Paria Canyon Backpack cliff notes:
1 last minute invitation (to me! wahoo!)
2 backpacking greats (Glen Van Peski and Read Miller)
3 days of hiking (two full days plus a short morning)
4 new friends hiking with an amazing backdrop – swirled red canyon walls so high we couldn’t capture the rim and floor in a single photo
5 pounds was the average pack baseweight
8 pounds was the total WAG bag weight at the end of the trip (c:
20-something was the number of PROBARs that fueled us
30-something was the number of frigid pools we waded through in tight Buckskin Gulch where we looked up 60 ft to see debris from past floods
33 degrees was the temperature our first night
40-something was the number of miles hiked
100s was the number of river crossings
Early on our first morning Jeremy McAllister, Read Miller, Glen Van Peski and I lowered into Buckskin Gulch like we were headed to the Earth’s core. At one point the gulch was so tight we had to remove our packs to squeeze through. We continuously waded through the stagnant, frigid pools left from last season’s floods – one was waist deep. With cold feet and shaded hiking, we cherished each moment kissed by the sun (I believe there were only three) and squelched the fears of flash floods as we gazed up at debris lodged 50ft above. When we exited the gulch into the main Paria canyon 13 miles later, we stared up at the high red canyon walls, in disbelief of their immensity. The riverbed balanced the enormity of the canyon- an opaque knee-deep stream meandered unassertively between its walls. We had budgeted an extra day to explore the canyon, so we headed downstream (instead of upstream to our exit trailhead, Whitehouse) and took in all this canyon had to offer – concert-hall sized concavities in the canyon walls, singing swallows nesting in the cliffs, drinking from a gushing freshwater spring, ogling at rocks that fell and shattered from cliffs above. At noon of the second day, we halted at our turn around point and trudged back upstream to the trailhead. To our surprise, we saw the canyon in a whole new way – different ways the sunlight played on the canyon walls, different carvings that faced downstream, entire new amphitheaters. As the sun was setting, the canyon slowly widened, the wind picked up and the walls lowered. We cowboy camped four miles from the trailhead, excited about the native American wall paintings we would explore the next day on our hike out. We dozed warmly under the vast desert sky, listening as the wind rolled in from the distance and gently swept over our bodies with care not to whip up any sand.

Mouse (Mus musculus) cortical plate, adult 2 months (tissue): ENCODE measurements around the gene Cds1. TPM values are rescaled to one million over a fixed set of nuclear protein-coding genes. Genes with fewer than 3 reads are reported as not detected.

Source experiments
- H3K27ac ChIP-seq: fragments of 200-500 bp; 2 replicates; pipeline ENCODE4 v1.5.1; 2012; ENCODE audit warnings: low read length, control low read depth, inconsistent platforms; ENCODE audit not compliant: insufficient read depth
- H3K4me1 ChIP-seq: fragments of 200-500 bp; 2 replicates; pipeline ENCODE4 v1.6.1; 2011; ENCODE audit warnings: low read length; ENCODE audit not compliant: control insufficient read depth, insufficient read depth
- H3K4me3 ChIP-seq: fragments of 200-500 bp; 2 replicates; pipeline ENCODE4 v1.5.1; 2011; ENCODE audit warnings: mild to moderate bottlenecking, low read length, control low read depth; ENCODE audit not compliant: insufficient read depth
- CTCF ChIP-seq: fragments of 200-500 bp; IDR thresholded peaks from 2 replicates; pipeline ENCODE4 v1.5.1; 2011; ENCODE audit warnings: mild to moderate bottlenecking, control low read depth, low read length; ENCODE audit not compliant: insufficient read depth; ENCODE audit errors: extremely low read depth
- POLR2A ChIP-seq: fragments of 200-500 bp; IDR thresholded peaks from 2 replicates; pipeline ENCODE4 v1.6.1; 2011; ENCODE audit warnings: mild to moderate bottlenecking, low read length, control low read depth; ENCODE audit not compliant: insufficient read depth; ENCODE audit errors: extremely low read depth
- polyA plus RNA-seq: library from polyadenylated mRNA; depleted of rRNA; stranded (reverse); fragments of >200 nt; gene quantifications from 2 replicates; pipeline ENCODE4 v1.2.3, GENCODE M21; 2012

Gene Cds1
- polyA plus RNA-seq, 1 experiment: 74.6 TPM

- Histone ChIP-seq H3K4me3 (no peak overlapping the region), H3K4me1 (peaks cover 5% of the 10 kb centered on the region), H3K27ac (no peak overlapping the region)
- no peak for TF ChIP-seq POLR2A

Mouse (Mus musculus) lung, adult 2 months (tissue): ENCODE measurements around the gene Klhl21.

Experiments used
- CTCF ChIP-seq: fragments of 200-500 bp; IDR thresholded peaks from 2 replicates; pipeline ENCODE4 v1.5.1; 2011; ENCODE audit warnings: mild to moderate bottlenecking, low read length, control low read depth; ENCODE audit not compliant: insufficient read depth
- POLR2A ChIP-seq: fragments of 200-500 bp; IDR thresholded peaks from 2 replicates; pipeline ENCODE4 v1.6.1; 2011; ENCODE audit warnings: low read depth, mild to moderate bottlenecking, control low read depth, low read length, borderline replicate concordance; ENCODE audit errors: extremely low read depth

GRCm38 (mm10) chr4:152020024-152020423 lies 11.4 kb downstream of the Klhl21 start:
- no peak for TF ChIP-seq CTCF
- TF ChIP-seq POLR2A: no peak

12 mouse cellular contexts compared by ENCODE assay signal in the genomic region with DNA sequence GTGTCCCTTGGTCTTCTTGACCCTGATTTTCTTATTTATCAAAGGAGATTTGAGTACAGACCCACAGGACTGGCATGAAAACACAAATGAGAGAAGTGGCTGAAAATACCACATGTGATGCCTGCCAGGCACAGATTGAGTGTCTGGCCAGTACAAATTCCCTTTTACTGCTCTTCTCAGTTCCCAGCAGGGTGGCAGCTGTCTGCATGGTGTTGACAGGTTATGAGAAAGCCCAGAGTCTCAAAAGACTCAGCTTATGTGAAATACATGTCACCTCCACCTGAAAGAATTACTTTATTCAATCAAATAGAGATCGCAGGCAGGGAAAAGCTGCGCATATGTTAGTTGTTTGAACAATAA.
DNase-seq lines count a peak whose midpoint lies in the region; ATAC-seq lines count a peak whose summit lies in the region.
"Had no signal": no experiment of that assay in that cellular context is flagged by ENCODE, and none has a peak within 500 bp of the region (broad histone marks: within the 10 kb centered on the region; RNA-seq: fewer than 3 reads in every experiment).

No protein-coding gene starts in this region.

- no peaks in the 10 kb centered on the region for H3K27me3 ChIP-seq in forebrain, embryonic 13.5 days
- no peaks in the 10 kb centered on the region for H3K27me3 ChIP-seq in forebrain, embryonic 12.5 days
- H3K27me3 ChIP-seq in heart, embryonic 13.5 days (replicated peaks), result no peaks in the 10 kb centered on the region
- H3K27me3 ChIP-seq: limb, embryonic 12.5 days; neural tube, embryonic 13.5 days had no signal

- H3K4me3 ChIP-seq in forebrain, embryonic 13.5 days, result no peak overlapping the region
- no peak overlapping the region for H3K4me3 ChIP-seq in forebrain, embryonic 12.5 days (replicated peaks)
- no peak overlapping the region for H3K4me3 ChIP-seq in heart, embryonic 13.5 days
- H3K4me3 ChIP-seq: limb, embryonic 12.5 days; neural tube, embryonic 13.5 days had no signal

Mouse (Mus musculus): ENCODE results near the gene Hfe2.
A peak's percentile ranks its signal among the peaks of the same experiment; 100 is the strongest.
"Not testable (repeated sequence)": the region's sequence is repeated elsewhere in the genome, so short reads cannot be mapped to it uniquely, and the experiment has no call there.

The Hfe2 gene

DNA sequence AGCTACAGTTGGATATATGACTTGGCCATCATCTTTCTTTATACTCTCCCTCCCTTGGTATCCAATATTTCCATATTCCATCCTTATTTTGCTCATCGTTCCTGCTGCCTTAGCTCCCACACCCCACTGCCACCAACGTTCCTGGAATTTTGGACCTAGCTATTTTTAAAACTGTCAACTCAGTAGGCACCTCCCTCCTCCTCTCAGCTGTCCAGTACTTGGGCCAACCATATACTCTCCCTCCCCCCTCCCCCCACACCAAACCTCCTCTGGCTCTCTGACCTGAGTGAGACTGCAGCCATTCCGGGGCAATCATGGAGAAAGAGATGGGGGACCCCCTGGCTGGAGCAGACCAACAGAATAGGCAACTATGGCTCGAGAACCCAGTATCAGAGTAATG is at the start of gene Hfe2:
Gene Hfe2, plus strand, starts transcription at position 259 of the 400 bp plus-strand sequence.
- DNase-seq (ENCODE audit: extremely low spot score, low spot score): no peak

As much as I love to be in the great outdoors, it’s always magnified by the connections to the people you are hiking with. The simplicity and wideness of the riverbed trail on this hike accommodated lots of great conversation. I loved to hear how Glen and Read began lightening their packs, the history of Gossamer Gear, and their kind-hearted banter awarding the other with the credit for all the clever ways they have lightened their (and a whole community’s) packs. I listened intently to Jeremy’s fountain of information on backpacking gear, albeit a newcomer to the sport, Jeremy has done more research than a girl with a crush on Facebook – he spawned so many great gear discussions for the group with his questions. And I, in turn, talked their ears off with stories of vagabond hiking in South America and the scintillating tax-exempt bond market. Overall, we laughed a lot. At the conclusion of the trip, after weighing our WAG bags (is that going too far?), we recognized what we were thankful for – good scenery, good people and good weather! Can’t ask for much more.
By: Trinity Ludwig